The ark was in a very real sense, a piece of the temple.  It could represent a piece of heaven.  When outside in the open, it was at all times to be covered with the veil.  I find this an extraordinary symbol for other sacred applications with heavenly significance.

Some applications of the experience

Probably the most common application of this experience taught in our church today has to do with our relationship to God and His authorized servants.  We do not correct the Lord, we receive counsel from Him.  This is what the Lord states in the Doctrine and Covenants:

While that man, who was called of God and appointed, that putteth forth his hand to asteady the bark of God, shall fall by the shaft of death, like as a tree that is smitten by the vivid shaft of lightning (D&C 85:8).

Several statements from the leaders of the church have been used to make this point.  President David O. McKay taught:

“It is a little dangerous for us to go out of our own sphere and try unauthoritatively to direct the efforts of a brother. You remember the case of Uzzah who stretched forth his hand to steady the ark.  He seemed justified when the oxen stumbled in putting forth his hand to steady that symbol of the covenant. We today think his punishment was very severe. Be that as it may, the incident conveys a lesson of life. Let us look around us and see how quickly men who attempt unauthoritatively to steady the ark die spiritually. Their souls become embittered, their minds distorted, their judgment faulty, and their spirit depressed. Such is the pitiable condition of men who, neglecting their own responsibilities, spend their time in finding fault with others.” (In Conference Report, Apr. 1936, p. 60.)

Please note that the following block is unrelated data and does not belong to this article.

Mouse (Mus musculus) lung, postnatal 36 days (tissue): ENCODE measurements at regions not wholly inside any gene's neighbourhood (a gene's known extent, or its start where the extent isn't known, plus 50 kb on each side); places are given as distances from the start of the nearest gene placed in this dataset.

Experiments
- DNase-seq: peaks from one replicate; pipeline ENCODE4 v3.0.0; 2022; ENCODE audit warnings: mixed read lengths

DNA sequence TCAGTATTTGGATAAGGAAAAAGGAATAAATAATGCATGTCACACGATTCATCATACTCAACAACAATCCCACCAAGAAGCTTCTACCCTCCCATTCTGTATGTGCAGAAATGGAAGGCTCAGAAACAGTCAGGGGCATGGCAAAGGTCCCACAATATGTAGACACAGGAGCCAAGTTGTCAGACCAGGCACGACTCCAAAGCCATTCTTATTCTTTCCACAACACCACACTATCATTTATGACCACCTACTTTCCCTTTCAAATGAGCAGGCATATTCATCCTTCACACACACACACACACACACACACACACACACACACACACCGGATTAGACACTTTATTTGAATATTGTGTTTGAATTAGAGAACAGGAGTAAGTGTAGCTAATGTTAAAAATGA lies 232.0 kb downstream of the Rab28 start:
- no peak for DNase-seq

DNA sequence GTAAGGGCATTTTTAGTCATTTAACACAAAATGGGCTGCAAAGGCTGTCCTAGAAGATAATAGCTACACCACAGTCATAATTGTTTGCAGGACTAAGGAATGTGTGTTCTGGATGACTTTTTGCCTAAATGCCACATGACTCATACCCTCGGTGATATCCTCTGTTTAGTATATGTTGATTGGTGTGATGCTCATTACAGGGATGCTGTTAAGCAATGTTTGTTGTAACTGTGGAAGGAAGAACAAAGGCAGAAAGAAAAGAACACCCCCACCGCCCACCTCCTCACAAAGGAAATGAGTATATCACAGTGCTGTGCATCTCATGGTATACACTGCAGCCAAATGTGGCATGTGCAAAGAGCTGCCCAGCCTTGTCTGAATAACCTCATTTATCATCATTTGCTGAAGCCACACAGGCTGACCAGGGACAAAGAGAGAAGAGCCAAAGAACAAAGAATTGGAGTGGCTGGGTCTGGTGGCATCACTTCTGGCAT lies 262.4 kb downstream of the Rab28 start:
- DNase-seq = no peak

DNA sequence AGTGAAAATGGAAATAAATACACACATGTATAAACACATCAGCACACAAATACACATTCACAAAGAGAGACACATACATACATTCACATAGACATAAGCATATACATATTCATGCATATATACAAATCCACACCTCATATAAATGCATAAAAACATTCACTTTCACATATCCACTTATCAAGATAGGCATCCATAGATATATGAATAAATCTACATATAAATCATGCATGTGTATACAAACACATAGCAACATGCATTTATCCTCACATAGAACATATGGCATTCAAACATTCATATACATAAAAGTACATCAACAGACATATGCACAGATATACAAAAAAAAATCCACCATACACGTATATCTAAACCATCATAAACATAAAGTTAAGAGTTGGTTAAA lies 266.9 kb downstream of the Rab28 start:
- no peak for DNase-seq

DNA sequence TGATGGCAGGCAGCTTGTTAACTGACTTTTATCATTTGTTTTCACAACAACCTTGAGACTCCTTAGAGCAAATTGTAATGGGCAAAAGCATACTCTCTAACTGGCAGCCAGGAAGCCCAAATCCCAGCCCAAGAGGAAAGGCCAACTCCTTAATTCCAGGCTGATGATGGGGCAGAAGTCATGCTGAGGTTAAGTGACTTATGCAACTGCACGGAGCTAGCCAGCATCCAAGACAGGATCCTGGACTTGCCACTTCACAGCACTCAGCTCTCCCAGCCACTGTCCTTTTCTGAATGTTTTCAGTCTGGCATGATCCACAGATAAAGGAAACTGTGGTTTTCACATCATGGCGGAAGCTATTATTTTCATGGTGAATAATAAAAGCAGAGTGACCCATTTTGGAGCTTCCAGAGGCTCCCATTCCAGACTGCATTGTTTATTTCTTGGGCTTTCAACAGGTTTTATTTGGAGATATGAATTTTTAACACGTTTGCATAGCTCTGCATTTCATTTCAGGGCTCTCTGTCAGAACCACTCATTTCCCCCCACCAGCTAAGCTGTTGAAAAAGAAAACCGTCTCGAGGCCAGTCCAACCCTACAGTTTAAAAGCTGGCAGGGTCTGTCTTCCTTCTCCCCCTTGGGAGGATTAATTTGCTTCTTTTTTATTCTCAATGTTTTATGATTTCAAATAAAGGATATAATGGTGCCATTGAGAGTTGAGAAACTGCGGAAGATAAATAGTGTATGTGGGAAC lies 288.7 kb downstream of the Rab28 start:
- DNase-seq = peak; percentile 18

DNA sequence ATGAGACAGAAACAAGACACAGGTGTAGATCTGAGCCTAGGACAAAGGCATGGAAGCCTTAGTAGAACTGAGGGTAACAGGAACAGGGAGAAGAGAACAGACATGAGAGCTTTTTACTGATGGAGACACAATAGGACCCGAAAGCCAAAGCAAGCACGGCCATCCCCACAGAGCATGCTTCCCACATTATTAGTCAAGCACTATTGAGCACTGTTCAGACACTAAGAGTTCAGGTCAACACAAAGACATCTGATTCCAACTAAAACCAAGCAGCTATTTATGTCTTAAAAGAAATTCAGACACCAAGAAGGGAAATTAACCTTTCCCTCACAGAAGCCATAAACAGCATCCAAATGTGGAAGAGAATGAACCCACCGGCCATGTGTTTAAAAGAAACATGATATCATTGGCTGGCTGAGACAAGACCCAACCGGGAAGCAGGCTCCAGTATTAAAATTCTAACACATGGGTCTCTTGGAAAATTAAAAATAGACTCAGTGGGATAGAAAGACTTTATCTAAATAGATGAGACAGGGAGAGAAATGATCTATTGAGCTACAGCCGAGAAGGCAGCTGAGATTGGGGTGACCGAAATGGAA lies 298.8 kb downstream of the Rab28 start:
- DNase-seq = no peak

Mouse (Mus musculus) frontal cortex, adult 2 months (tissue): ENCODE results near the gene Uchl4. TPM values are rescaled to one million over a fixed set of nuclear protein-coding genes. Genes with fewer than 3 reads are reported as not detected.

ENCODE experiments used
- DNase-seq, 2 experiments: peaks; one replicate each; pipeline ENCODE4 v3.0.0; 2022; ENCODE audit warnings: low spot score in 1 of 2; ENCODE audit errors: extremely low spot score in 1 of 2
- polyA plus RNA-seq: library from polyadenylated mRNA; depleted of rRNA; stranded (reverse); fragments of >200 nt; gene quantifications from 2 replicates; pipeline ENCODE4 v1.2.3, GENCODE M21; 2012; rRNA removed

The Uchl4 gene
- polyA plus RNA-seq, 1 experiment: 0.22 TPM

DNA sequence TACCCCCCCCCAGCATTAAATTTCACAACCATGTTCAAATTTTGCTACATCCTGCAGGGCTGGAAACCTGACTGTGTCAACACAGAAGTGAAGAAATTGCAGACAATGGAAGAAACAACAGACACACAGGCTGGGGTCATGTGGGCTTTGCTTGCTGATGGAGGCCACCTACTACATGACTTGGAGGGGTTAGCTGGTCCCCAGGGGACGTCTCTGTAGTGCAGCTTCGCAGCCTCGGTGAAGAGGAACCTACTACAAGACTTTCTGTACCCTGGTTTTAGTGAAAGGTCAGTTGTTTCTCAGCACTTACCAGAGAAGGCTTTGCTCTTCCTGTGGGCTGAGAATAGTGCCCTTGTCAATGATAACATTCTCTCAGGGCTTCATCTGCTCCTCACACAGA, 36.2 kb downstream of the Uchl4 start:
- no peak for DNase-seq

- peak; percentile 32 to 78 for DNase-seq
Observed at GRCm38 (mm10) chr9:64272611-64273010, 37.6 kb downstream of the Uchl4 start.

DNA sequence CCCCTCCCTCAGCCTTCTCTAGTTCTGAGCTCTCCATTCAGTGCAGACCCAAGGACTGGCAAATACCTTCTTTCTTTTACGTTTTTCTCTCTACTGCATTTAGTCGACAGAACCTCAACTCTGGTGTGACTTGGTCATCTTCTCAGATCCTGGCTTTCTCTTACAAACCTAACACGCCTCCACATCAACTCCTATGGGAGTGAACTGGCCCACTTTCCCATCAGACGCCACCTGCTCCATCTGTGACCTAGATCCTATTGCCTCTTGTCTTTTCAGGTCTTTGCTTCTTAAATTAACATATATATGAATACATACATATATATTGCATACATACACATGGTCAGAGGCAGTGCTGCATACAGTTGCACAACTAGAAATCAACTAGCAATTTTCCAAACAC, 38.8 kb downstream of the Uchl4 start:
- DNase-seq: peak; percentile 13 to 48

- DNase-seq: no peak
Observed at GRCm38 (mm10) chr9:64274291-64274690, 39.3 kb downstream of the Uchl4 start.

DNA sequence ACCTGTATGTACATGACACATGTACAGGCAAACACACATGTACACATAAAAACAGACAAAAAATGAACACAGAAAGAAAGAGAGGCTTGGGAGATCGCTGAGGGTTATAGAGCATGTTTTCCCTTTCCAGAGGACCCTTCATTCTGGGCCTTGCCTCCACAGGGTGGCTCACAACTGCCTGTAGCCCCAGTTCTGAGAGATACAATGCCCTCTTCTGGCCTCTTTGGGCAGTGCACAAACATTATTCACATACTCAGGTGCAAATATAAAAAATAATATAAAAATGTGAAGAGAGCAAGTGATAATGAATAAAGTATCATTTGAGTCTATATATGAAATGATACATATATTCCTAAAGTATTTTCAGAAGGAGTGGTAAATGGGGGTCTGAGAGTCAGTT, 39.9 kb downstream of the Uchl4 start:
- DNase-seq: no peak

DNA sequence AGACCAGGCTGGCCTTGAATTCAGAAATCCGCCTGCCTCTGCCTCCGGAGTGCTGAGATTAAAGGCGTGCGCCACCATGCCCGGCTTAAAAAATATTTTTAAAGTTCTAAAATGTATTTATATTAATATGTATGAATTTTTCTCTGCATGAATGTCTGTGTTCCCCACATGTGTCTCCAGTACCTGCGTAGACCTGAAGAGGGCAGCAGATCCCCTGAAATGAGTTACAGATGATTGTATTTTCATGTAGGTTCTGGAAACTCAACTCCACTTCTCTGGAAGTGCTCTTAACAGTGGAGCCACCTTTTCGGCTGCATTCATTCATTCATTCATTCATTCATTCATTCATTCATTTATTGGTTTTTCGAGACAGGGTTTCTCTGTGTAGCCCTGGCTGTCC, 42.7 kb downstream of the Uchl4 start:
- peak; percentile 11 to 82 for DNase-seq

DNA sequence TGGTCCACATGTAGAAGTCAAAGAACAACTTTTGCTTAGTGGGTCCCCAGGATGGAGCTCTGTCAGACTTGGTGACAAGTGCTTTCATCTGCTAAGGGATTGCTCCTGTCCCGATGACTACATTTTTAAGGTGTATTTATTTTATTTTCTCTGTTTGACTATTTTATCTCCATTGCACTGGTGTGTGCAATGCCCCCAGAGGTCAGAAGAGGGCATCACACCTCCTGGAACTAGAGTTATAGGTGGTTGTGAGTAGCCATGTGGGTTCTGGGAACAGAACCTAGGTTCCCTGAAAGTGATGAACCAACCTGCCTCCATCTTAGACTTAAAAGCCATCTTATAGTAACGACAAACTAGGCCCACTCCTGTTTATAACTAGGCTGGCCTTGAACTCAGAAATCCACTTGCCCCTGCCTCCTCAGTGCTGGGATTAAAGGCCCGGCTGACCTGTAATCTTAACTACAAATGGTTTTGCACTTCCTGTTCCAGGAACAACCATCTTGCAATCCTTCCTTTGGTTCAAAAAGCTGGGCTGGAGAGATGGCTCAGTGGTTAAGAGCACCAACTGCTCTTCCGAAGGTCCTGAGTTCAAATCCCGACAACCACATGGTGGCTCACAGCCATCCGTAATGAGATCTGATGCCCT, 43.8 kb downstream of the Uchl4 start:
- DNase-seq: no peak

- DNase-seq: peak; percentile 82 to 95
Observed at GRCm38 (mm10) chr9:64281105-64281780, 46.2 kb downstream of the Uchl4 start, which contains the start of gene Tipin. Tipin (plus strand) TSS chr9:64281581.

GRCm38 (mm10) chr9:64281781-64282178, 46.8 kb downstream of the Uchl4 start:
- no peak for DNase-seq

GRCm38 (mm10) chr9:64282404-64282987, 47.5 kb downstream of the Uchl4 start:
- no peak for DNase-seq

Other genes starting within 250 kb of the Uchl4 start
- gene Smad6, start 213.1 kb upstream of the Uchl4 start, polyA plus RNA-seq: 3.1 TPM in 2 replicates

From Brigham Young we have the following:

Let the Kingdom alone, the Lord steadies the ark; and if it does jostle, and appear to need steadying, if the way is a little sideling sometimes, and to all appearance threatens its overthrow, be careful how you stretch forth your hand to steady it; let us not be too officious in meddling with that which does not concern us; let it alone, it is the Lord’s work. (Discourses of Brigham Young, p.66)